A Stellar Flare of Young Adult Writing and Visual Art
BY TAYLOR BURGIN
Nights and days without you, brother
I must learn to be careful—
and what I mean is
it’s the absence of you that matters,
or the idea of your absence
Yet, it all looks the same; the light
falls warmly the way it did before.
Though I wear pastels more than I use to.
Because you left me your clothes,
When you left for New York. And it’s all I can see myself wearing now.
The house is restless, but your room is still.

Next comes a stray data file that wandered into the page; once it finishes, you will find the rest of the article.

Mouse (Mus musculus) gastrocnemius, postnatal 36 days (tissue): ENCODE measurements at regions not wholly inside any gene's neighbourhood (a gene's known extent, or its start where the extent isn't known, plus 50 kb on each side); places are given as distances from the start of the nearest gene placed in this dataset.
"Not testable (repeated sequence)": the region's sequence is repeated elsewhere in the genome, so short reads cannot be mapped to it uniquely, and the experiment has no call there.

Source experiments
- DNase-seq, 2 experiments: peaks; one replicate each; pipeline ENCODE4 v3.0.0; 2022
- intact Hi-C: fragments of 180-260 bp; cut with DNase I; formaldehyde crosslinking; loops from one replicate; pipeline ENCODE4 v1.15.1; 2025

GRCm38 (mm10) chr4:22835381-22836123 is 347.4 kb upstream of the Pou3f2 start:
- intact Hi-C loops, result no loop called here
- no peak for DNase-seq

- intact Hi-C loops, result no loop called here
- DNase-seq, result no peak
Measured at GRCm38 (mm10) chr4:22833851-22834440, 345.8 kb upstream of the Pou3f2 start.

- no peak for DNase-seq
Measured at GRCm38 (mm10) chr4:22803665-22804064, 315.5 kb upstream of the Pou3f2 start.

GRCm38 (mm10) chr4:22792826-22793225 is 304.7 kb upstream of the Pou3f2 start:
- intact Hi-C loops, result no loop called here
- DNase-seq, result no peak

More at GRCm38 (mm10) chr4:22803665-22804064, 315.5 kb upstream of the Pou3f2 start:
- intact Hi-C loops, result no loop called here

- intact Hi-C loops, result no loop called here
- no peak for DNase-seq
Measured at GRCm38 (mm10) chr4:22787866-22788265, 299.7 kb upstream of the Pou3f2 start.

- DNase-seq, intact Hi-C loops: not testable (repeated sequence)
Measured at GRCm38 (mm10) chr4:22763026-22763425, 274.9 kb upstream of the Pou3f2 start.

I know we are looking at the same stars, or the lack of them; drowned by different city lights.
But the moon is the same.
The moon you used to tell me to take a bite of each night from the window sill.
But I’m not hungry if you’re not here.
So I pinch off pieces of the moon and tuck it into napkins under my pillow,
and I will wait for you to come home.
So you can taste each night I spent without you.
I kept myself to be she
who tucks secrets beneath my thighs
like words on napkins for him to find,
and lustful sounds sent dripping
in the valley of my breasts.
He used to tell me
He could never find a comparison for the constellation of freckles on my chest,
That he so commonly had mistaken
for a field of honeysuckles.
I taught myself to be she,
a wildflower in a field I laid on my chest.
Taylor Burgin is a high school student in Miama, FL.